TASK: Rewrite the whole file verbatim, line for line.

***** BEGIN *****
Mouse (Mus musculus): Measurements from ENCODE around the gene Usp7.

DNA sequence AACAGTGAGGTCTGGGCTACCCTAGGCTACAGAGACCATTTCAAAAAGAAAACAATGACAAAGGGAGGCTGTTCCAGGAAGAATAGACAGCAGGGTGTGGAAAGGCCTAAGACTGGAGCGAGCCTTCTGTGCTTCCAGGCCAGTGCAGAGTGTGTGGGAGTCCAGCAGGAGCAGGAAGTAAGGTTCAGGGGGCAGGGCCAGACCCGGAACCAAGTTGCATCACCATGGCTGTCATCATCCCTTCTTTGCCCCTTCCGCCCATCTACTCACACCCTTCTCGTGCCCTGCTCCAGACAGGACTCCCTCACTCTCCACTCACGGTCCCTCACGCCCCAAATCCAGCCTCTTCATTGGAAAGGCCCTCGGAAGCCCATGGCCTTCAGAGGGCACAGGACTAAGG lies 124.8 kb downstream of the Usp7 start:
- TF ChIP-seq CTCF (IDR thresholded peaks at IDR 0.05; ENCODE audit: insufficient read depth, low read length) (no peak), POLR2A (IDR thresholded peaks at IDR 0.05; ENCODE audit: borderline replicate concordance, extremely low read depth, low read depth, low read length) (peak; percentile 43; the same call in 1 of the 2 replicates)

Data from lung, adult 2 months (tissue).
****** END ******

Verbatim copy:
Mouse (Mus musculus): Measurements from ENCODE around the gene Usp7.

DNA sequence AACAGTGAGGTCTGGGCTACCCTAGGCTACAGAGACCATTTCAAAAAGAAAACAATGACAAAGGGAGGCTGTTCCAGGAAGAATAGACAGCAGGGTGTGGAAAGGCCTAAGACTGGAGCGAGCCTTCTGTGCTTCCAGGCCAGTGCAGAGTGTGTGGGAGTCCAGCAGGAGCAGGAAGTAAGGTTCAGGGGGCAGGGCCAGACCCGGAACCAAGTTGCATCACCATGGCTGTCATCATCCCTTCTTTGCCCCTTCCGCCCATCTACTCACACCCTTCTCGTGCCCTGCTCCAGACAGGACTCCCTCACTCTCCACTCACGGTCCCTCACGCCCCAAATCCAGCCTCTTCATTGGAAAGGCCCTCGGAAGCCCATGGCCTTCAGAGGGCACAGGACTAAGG lies 124.8 kb downstream of the Usp7 start:
- TF ChIP-seq CTCF (IDR thresholded peaks at IDR 0.05; ENCODE audit: insufficient read depth, low read length) (no peak), POLR2A (IDR thresholded peaks at IDR 0.05; ENCODE audit: borderline replicate concordance, extremely low read depth, low read depth, low read length) (peak; percentile 43; the same call in 1 of the 2 replicates)

Data from lung, adult 2 months (tissue).